Huawei executive faces United States fraud charges linked to Iran sanctions

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Meng Wanzhou, the chief financial officer of Chinese technology giant Huawei, the world's second-largest smartphone amker, faces allegations of hiding her company's links to a firm that looked to sell products to Iran in defiance of sanctions and conspiring to defraud banks, a Canadian court was told by prosecutors.

The case against Meng Wanzhou, who is also the daughter of the founder of Huawei, stems from a 2013 Reuters report 131 about the company's close ties to Hong Kong-based Skycom Tech Co Ltd, which attempted to sell U.S. equipment to Iran despite USA and European Union bans, the prosecutor told a Vancouver court.

She was held in Vancouver last Saturday and faces extradition to the United States, where she could be jailed for up to 30 years if found guilty.

Meng Wanzhou, Huawei's CFO and daughter of its founder, was arrested in Canada on December 1 and faces extradition to the United States.

The case was adjourned until Monday by Justice William Ehrcke to allow the defence more time to complete its submissions.

David Martin, the attorney representing Meng at the hearing, acknowledged Skycom had been a Huawei subsidiary but said it was sold in 2009.

Gibb-Carsley told the B.C. Supreme Court hearing that Reuters reported in 2013 that Huawei was operating Skycom and had attempted to import US -manufactured computer equipment into Iran in violation of sanctions.

He suggested that Meng has shown a pattern of avoiding the USA since becoming aware of the investigation into the matter, has no ties to Canada and has access to vast wealth and connections - and thus poses a flight risk.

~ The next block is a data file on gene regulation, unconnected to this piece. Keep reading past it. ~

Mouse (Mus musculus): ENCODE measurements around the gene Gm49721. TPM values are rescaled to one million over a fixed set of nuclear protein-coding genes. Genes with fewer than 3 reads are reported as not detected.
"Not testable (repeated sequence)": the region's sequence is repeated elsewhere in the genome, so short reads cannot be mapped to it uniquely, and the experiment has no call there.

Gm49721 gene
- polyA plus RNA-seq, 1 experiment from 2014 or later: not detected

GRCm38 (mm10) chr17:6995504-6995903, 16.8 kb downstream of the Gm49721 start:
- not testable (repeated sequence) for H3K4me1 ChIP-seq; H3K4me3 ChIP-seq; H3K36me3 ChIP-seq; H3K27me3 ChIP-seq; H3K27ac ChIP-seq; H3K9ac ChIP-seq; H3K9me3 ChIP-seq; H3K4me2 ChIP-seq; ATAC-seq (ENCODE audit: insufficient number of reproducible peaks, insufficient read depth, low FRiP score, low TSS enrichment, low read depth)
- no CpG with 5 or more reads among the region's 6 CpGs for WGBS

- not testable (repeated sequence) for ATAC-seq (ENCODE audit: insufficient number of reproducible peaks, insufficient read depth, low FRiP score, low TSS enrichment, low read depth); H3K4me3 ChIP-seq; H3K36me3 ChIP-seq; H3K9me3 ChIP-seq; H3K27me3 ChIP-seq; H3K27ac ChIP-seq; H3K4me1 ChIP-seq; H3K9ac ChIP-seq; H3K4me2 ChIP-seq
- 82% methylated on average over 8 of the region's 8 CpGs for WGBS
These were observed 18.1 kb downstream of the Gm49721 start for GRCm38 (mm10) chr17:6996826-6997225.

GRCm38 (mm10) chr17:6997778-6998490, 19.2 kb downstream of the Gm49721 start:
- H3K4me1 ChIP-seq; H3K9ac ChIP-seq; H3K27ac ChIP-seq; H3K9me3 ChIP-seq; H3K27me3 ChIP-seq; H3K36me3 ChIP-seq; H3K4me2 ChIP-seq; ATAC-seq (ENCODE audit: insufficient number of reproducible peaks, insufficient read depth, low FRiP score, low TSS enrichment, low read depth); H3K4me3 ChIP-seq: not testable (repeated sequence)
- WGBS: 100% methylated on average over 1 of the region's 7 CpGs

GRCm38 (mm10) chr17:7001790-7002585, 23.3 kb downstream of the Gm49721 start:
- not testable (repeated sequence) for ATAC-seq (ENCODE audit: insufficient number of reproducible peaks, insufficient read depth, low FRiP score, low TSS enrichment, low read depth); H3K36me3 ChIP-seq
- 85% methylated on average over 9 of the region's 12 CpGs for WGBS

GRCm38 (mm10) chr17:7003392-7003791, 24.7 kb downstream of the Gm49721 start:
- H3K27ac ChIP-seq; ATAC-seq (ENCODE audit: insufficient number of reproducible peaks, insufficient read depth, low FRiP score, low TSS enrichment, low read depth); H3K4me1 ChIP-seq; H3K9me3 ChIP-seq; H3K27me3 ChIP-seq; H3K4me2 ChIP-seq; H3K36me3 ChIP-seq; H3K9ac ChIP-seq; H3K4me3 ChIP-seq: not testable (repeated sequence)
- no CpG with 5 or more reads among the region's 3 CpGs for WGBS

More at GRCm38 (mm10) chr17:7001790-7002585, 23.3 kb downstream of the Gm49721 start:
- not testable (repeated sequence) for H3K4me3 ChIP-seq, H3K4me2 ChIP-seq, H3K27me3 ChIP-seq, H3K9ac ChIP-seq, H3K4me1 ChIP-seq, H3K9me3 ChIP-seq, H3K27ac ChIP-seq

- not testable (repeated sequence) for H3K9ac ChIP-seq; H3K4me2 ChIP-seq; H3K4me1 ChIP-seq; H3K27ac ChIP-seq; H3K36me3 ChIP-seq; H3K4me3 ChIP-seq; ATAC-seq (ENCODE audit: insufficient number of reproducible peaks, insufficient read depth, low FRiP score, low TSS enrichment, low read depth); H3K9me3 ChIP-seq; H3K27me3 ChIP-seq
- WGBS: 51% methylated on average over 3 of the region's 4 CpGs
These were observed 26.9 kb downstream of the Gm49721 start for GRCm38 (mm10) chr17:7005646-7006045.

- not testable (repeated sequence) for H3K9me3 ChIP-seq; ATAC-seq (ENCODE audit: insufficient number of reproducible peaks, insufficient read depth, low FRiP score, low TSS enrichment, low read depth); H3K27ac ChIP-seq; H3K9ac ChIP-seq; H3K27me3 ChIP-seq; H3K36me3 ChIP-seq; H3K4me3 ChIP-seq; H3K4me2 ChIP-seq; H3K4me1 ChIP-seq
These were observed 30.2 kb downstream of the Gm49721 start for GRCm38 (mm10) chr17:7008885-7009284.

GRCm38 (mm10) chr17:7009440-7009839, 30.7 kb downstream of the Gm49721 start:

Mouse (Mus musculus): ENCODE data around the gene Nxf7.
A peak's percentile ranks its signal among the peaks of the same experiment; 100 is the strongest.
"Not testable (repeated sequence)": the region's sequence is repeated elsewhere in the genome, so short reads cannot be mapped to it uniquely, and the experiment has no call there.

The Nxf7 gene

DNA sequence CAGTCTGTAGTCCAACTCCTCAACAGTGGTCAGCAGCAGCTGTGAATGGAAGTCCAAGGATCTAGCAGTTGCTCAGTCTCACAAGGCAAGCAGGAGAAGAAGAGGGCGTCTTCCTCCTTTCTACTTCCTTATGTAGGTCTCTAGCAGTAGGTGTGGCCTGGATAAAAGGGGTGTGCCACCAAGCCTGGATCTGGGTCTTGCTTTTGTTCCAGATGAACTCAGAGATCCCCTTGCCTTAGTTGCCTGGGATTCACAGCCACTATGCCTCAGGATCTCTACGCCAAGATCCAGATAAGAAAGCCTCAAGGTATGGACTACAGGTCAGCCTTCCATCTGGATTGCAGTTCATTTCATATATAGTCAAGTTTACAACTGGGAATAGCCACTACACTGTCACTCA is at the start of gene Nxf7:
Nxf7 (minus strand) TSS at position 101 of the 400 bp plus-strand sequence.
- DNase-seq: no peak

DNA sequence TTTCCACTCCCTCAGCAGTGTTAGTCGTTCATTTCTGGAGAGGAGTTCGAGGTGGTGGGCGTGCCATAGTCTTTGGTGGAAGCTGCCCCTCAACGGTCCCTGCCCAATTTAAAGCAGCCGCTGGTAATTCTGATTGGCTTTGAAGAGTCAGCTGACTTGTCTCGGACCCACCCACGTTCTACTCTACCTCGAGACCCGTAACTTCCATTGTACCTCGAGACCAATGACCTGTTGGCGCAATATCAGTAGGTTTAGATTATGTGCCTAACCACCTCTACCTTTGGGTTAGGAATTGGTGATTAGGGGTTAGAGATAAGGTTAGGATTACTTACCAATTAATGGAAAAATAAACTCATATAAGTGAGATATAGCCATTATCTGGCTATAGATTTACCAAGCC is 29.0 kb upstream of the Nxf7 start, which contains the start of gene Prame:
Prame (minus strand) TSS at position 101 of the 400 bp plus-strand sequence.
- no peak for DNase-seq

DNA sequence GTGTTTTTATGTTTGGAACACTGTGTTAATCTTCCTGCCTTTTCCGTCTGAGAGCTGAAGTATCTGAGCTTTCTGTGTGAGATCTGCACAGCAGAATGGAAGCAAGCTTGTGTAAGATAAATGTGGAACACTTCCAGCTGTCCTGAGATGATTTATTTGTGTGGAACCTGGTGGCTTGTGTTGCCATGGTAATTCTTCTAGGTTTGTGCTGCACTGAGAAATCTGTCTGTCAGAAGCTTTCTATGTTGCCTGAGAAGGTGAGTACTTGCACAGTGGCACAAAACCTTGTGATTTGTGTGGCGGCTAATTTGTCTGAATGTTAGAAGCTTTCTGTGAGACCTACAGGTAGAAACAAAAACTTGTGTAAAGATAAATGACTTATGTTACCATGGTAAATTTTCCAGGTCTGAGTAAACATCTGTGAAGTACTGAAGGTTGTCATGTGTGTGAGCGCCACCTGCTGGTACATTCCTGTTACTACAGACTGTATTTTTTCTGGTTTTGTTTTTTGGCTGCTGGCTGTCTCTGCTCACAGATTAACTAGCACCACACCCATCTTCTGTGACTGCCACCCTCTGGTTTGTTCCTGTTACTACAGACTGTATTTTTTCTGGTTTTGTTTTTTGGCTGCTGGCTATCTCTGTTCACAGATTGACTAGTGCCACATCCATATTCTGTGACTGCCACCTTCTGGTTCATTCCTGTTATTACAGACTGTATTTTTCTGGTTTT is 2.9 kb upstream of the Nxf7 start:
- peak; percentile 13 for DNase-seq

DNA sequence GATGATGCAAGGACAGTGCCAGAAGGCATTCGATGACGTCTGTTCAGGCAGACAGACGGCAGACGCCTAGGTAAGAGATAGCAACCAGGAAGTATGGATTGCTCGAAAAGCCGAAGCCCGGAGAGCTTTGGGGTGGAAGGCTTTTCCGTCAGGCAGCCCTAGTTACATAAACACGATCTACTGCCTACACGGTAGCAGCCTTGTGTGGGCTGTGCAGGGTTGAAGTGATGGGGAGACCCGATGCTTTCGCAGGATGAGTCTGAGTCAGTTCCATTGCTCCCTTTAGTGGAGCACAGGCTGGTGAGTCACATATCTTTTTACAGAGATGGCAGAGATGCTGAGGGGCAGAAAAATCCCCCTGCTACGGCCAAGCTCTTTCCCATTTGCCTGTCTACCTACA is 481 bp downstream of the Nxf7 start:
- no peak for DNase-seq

Meng arrived in the packed Supreme Court of British Columbia as dozens of photographers jostled outside the building.

"You break the American law, you break the Canadian law, you've got to pay the consequences of that", Kudlow said of the Huawei case.

Le said Canada's arrest of Meng while she was changing plane in Vancouver was a serious breach of her lawful rights. Fleeing "would humiliate and embarrass her father, whom she loves", he argued.

Should a judge agree to extradite Meng, she would have multiple chances to appeal the decision. Huawei has said "the company has been provided with little information regarding the charges and it's not aware of any wrongdoing by Ms. Meng".

"China talks are going very well", Trump said on Twitter, without providing any details.

An editorial from the state-run Global Times says, among other things, that the U.S. is acting like a "despicable rogue" and that the arrest - which is ostensibly related to a suspicion of violating Iran trade sanctions - is a way for the USA to kept Huawei's growth in check.

"There is ample evidence to suggest that no major Chinese company is independent of the Chinese government and Communist Party - and Huawei, which China's government and military tout as a "national champion" is no exception", U.S. Senators Mark Warner and Marco Rubio wrote in October in a letter to Prime Minister Justin Trudeau. Martin identified the firm as HSBC Holdings Plc, but he disputed the US allegation that Meng misrepresented anything to that financial institution. Huawei reportedly also received several warnings over violating Iranian sanctions. Fighting extradition proceedings can take years.

The U.S. government alleges Huawei used a subsidiary, Skycom, to circumvent U.S. sanctions against Iran and accuses Meng of deceiving a financial institution she was dealing with.

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